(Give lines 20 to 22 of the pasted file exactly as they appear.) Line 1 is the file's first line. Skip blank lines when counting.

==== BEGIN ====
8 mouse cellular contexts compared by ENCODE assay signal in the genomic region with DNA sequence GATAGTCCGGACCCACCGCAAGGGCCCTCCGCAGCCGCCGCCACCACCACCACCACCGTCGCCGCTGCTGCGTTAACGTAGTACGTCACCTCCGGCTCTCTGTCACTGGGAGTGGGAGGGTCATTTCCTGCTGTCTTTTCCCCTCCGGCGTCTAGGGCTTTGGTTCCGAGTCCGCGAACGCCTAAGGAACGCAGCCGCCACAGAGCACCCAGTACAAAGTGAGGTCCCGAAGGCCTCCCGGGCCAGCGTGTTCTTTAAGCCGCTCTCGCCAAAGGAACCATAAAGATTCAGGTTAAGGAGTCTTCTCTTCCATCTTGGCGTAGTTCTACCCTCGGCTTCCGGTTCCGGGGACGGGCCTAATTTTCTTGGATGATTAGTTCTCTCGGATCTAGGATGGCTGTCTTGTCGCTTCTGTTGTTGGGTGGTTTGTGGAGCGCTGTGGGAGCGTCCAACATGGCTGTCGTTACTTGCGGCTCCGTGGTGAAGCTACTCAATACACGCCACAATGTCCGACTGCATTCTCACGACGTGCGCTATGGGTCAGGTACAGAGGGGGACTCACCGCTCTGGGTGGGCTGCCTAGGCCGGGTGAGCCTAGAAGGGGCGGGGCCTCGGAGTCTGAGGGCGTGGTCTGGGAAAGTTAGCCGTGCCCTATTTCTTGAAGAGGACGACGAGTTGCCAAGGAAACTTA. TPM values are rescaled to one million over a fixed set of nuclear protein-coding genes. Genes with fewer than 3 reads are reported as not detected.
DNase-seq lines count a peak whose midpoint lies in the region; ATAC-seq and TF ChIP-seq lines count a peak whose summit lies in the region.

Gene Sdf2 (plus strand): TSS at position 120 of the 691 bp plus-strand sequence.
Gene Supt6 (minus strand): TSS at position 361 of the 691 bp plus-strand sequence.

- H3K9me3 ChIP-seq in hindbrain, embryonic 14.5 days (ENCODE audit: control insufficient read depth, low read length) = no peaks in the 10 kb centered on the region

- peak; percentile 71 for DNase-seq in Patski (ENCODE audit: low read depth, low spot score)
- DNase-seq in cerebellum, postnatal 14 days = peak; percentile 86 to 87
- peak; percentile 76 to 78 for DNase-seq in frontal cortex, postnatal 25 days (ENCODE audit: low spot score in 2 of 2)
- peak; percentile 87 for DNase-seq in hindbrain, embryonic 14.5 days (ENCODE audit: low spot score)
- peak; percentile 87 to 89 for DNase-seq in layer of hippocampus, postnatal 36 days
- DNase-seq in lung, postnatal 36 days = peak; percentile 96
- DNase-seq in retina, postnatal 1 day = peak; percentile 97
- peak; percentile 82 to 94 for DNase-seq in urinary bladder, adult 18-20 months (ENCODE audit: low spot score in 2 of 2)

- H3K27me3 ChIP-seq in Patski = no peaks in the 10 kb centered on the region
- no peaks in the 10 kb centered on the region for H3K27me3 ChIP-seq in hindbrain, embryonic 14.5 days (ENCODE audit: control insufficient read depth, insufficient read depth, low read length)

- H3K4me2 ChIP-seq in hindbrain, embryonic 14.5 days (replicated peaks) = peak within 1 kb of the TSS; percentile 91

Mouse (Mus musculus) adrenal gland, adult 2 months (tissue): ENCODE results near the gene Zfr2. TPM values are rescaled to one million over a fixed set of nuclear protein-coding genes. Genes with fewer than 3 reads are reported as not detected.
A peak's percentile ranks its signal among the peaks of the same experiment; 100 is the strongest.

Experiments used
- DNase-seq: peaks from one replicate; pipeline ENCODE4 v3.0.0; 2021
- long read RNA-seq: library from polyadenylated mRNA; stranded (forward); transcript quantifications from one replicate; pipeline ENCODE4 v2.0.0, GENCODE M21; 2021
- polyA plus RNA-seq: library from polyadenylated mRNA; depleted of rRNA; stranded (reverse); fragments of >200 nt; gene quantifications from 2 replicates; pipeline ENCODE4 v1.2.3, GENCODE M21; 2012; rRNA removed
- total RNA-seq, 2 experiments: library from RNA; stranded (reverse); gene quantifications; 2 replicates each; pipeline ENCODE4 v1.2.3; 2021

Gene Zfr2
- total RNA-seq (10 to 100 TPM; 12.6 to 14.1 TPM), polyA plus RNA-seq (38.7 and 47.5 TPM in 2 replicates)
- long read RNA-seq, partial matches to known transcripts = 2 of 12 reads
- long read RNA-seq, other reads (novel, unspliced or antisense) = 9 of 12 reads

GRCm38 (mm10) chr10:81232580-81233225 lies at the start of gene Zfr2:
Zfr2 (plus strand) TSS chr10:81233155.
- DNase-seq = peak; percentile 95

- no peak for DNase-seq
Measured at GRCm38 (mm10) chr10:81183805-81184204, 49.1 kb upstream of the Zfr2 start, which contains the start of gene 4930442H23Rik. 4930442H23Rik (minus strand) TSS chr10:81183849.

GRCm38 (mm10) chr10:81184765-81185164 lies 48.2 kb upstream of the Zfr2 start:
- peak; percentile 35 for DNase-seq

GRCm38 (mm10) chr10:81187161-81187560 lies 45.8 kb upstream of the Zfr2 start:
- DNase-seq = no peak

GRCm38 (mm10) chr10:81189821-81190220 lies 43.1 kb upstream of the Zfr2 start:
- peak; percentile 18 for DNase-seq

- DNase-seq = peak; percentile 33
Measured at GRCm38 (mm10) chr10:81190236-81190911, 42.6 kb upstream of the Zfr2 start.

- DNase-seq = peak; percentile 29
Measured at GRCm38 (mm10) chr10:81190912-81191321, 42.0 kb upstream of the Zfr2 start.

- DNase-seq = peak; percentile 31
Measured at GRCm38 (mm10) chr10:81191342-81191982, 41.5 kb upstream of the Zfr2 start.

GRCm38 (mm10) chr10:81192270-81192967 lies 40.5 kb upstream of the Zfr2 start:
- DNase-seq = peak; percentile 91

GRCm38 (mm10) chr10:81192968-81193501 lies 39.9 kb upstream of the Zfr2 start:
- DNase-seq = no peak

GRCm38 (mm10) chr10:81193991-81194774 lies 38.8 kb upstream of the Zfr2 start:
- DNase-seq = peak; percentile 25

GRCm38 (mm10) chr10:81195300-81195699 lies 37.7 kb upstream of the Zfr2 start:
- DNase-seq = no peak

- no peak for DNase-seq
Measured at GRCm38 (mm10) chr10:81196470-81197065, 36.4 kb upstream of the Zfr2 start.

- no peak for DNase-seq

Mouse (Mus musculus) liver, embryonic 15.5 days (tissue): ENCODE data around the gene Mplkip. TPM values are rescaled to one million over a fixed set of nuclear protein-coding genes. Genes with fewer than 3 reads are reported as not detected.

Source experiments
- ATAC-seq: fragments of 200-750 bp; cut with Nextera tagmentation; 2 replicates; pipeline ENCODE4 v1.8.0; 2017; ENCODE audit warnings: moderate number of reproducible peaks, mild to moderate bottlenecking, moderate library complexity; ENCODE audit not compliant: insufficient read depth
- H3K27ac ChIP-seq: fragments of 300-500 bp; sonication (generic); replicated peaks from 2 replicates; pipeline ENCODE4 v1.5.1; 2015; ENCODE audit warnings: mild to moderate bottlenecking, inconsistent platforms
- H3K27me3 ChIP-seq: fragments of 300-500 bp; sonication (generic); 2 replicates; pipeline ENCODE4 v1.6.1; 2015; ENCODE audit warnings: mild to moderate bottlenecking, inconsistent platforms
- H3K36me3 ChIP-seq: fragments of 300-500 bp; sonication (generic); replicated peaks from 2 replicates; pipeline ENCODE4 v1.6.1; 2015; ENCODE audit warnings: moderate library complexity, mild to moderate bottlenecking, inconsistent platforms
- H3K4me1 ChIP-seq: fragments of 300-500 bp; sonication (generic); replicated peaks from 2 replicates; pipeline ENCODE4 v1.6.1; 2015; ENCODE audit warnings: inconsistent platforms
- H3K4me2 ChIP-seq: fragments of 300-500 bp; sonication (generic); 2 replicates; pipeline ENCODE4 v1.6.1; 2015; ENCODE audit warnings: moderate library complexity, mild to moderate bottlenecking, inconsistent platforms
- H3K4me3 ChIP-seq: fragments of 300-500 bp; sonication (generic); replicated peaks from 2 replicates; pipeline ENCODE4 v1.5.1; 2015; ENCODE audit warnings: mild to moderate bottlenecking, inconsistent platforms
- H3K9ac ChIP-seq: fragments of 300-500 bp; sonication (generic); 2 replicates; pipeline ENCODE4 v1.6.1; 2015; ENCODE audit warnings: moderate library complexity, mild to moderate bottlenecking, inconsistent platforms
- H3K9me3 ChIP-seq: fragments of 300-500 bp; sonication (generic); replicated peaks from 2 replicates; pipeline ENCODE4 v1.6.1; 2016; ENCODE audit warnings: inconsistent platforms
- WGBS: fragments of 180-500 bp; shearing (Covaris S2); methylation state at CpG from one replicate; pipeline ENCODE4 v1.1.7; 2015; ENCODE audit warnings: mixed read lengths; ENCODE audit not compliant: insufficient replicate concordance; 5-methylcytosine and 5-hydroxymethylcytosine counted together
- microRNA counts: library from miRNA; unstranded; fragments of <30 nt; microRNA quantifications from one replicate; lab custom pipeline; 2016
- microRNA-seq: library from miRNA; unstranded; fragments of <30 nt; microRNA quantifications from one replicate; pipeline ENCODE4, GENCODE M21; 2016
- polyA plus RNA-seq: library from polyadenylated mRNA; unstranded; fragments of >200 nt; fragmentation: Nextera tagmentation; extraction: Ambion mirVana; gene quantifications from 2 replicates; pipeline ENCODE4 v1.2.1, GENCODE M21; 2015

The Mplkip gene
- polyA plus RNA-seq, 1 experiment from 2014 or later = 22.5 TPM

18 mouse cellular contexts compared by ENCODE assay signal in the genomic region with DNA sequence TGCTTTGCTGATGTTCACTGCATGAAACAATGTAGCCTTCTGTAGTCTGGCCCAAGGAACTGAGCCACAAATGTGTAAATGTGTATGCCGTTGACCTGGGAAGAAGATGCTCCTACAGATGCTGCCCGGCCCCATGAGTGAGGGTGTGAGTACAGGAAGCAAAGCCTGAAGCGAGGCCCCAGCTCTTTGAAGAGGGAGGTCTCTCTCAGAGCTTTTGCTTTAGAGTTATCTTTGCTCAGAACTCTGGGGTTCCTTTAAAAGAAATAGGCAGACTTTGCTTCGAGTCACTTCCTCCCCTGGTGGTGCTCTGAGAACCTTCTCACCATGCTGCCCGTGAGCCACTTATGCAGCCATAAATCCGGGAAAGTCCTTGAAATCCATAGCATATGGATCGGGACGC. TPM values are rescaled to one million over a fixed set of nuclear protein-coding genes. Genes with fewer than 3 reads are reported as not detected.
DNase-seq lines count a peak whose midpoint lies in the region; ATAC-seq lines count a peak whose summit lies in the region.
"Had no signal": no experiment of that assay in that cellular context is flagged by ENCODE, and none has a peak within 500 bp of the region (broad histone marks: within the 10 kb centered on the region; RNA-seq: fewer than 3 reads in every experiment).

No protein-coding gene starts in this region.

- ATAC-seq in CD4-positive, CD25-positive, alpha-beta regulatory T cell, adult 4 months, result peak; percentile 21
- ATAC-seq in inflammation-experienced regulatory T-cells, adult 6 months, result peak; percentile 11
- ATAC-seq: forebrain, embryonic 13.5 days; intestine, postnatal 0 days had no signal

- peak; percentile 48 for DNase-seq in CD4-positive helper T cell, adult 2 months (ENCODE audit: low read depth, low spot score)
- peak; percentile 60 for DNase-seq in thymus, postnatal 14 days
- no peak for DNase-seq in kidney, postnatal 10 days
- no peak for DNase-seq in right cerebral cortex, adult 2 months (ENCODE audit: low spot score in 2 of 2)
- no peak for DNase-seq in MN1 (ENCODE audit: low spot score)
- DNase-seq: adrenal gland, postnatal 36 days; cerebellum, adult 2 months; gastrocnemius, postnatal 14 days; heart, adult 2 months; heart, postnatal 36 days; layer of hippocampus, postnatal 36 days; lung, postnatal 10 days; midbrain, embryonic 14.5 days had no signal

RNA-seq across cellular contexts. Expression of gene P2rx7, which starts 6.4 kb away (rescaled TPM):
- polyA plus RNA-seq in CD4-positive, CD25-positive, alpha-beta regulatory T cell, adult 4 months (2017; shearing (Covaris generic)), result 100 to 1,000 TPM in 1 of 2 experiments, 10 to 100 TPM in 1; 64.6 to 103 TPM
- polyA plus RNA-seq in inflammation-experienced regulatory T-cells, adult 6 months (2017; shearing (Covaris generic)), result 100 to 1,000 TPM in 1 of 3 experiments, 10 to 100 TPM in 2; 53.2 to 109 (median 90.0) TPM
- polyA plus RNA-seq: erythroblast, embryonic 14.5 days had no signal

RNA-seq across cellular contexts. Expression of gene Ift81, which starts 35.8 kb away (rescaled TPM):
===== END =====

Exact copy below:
- DNase-seq: peaks from one replicate; pipeline ENCODE4 v3.0.0; 2021
- long read RNA-seq: library from polyadenylated mRNA; stranded (forward); transcript quantifications from one replicate; pipeline ENCODE4 v2.0.0, GENCODE M21; 2021
- polyA plus RNA-seq: library from polyadenylated mRNA; depleted of rRNA; stranded (reverse); fragments of >200 nt; gene quantifications from 2 replicates; pipeline ENCODE4 v1.2.3, GENCODE M21; 2012; rRNA removed